Try not to blink, because the kids in our church seem to be growing up faster than ever. Before the world around them indoctrinates them with what it means to be great in our culture, take time to come up with creative ways to teach them that true greatness is found in something entirely different.
Ministry Opportunities For Your Growing Youth
“It shall not be so among you. But whoever would be great among you must be your servant.”
Matthew 20:26 ESV
Even from the earliest of ages, the same desire is within all of us; “I want to become great.”
The youth of today are no different than the kids that we grew up with in our neighborhoods when we were young. Some want to become the strongest, others the fastest. Some want to become the prettiest or the most popular while others seek to become the funniest or the most intelligent. The commonality in all of these differing goals is that no one wants to be average. Instead, everyone wants to be exceptional. Everyone wants to become great.
So what must someone do to become great? What does the spirit of our age have to say about such matters? The world has a recipe for greatness, though it is wildly different than God’s recipe. While popular culture applauds those who accumulate wealth and influence or those who find a way to adorn every aspect of their lives with luxury, Jesus measures greatness by an entirely different standard.
Such a concept is foreign to most of the youth in our churches. Without hardly noticing it, it’s easy to subconsciously train the children in our churches that going to church has more to do with receiving from others than giving to others. We tailor programs to teach them about Jesus, but might not provide them enough opportunities to learn how to serve themselves. So if Christian servanthood is what it takes to do great things for Jesus and be great in His eyes, in what ways can we foster a spirit of servanthood within our children?
Certainly a good deal of this nurturing and instruction occurs within the home itself. However, in addition to what happens with mom and dad, the local church ought to take time to come up with an intentional plan that provides creative ways for young people to get involved in ministries where they can learn to give outside of their more regular receiving times.
Young children might begin to learn about servanthood at your church by washing out communion cups or picking up bulletins that are left underneath chairs after Sunday service concludes. Those who are a bit older might like to stand beside mom and dad and help them greet those who enter in the front doors or show up early to a summer outdoor baptism to help set up the games and refreshments that might need preparing.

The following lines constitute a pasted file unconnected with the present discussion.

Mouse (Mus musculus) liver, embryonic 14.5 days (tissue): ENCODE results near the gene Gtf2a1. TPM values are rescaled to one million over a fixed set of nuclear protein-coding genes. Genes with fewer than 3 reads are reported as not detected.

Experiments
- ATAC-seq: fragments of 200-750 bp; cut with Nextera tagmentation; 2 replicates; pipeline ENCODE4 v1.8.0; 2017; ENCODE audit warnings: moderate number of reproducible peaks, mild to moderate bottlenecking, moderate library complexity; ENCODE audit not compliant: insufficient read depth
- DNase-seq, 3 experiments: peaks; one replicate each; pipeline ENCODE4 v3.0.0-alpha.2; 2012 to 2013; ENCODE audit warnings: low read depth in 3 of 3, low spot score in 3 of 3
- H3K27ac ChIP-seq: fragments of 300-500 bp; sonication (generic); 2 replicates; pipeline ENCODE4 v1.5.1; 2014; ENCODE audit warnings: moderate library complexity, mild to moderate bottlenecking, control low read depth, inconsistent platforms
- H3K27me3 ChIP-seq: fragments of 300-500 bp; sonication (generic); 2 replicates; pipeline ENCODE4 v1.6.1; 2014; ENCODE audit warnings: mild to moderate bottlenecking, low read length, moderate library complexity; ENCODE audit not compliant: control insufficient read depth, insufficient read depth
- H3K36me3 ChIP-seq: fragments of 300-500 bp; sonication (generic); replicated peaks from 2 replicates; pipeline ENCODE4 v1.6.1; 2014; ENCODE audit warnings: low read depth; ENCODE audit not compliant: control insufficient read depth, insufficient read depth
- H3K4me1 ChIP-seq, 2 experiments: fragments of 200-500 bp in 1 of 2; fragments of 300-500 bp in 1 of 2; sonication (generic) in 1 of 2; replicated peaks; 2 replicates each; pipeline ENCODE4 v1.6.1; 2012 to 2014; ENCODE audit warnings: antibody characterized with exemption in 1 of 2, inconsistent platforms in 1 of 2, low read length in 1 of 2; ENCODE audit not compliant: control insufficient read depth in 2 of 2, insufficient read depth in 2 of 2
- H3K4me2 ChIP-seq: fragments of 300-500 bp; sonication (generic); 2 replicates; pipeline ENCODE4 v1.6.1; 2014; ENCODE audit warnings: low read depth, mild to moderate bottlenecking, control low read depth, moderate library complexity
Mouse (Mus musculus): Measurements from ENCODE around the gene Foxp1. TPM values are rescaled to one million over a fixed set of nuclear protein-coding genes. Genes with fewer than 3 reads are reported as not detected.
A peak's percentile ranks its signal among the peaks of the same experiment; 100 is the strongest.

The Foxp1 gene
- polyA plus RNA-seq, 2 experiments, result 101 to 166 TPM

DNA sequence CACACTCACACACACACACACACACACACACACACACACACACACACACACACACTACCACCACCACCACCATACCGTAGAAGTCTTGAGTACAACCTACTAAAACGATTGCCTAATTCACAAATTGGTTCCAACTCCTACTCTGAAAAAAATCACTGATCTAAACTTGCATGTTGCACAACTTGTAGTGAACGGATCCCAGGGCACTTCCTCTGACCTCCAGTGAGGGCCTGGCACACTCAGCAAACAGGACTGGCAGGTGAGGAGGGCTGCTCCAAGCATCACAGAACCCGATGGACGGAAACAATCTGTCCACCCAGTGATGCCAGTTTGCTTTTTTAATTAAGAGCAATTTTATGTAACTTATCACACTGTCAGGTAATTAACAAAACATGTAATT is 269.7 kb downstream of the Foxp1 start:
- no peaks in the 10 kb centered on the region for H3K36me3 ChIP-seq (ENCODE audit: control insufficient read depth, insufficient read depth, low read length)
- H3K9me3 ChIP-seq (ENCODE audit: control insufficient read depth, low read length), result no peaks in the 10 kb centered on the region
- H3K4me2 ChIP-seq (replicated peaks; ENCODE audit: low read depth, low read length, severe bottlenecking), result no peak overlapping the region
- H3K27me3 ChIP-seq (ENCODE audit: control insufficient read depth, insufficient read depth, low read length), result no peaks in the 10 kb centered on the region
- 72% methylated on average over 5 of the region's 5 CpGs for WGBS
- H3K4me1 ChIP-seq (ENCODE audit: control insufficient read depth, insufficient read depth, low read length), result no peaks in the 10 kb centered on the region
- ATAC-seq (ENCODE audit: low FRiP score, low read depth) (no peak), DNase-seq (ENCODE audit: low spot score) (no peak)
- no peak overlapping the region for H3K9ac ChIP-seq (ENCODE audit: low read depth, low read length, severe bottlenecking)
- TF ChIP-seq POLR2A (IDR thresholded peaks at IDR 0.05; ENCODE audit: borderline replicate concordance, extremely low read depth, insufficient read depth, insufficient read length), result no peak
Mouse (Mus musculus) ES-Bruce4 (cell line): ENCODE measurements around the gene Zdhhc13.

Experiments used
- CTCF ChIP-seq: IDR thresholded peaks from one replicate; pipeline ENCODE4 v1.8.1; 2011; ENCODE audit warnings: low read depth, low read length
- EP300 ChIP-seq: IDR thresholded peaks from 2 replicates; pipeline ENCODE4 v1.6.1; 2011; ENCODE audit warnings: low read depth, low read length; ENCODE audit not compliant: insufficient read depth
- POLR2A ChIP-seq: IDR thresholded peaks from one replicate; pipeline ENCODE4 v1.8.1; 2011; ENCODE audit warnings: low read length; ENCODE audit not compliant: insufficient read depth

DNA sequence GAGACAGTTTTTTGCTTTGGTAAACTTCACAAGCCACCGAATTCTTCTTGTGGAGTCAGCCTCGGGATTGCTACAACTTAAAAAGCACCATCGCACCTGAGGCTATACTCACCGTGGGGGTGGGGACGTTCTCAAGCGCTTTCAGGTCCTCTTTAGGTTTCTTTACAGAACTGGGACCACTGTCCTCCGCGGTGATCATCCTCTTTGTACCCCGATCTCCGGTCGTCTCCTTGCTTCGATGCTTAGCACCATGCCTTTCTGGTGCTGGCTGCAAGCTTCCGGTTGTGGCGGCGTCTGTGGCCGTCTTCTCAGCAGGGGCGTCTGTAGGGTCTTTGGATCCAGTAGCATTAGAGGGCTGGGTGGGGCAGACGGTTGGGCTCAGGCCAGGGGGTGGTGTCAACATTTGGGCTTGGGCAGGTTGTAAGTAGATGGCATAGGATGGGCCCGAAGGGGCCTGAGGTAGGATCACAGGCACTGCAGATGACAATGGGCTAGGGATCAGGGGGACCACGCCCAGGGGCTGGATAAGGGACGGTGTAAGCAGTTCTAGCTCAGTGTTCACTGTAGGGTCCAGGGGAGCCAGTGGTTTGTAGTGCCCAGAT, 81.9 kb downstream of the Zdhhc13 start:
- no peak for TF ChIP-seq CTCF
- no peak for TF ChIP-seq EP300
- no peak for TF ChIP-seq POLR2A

It’s imperative that churches really get creative with the opportunities that they present to their youth, particularly as they enter into young adulthood. Many young people might feel that since they aren’t confident enough to help teach a class or aren’t gifted in a particular way to participate on the worship team schedule, that they don’t really have a place to serve within the body. In these cases, one of the greatest areas of opportunity might come in the realm of the technology at your church.
Think about it, it’s likely that no one is more up-to-date and naturally skilled at using the technology of the day than the teenagers within your churches. Whether there’s a need for someone to help run your social media accounts or for an extra volunteer to step up to operate your soundboard, lighting, or presentation software, you’d be surprised by the amount of young people who would love to help. They might be even more excited to help out with a new ministry that you might be rolling out, such as operating a camera or managing your Sunday live video stream.
At the end of the day, every one of the youth in our churches wants to become great and do great things with their lives. Find creative ways to teach them that true greatness is never found in personal success and stature, but in Christian servanthood, just like Jesus said. Oh what a joy it would be to hear the young people in our churches say, “I want to become great. That’s why I want to find a way to always be a servant.”
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Brett Bzdafka is a former Pastor and Bible Professor, Brett has a BA from the Moody Bible Institute and MDiv from Columbia International University. As Church Development Manager at BoxCast, a live video streaming company founded and led by believers, Brett enjoys connecting with church leaders and enabling them to spread their ministry beyond the walls of their church through technology.